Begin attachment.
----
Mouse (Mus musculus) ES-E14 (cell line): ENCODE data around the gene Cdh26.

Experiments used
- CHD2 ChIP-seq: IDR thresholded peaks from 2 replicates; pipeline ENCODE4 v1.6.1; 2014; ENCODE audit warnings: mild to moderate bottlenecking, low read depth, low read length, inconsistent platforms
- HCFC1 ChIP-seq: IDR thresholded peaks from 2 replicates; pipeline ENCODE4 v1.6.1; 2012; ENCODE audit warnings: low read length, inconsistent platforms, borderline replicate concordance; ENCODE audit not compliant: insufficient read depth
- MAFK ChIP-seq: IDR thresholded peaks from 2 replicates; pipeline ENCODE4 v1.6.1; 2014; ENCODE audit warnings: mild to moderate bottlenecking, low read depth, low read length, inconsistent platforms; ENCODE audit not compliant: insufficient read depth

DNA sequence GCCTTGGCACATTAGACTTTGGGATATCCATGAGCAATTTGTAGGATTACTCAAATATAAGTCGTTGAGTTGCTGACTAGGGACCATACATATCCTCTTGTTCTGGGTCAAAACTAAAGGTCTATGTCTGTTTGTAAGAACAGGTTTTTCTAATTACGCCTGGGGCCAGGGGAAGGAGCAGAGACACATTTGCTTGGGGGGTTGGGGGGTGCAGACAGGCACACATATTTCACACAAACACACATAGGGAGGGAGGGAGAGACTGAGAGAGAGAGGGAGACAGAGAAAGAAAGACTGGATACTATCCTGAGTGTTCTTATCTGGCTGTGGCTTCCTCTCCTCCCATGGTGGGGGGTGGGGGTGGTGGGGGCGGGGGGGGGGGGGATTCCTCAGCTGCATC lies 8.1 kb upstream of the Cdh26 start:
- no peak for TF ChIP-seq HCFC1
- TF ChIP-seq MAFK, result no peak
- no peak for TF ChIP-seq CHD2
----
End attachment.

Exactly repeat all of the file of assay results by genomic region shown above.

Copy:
Mouse (Mus musculus) ES-E14 (cell line): ENCODE data around the gene Cdh26.

Experiments used
- CHD2 ChIP-seq: IDR thresholded peaks from 2 replicates; pipeline ENCODE4 v1.6.1; 2014; ENCODE audit warnings: mild to moderate bottlenecking, low read depth, low read length, inconsistent platforms
- HCFC1 ChIP-seq: IDR thresholded peaks from 2 replicates; pipeline ENCODE4 v1.6.1; 2012; ENCODE audit warnings: low read length, inconsistent platforms, borderline replicate concordance; ENCODE audit not compliant: insufficient read depth
- MAFK ChIP-seq: IDR thresholded peaks from 2 replicates; pipeline ENCODE4 v1.6.1; 2014; ENCODE audit warnings: mild to moderate bottlenecking, low read depth, low read length, inconsistent platforms; ENCODE audit not compliant: insufficient read depth

DNA sequence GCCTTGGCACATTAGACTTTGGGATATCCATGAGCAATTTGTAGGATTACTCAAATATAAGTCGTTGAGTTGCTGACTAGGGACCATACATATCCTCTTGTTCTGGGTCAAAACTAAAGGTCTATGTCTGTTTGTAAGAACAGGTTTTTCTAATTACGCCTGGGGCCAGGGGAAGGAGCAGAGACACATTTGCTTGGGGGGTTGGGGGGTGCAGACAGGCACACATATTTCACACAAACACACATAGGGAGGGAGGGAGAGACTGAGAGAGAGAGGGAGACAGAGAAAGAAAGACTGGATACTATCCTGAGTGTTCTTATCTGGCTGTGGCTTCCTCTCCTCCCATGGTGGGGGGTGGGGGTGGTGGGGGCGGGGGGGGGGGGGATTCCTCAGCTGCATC lies 8.1 kb upstream of the Cdh26 start:
- no peak for TF ChIP-seq HCFC1
- TF ChIP-seq MAFK, result no peak
- no peak for TF ChIP-seq CHD2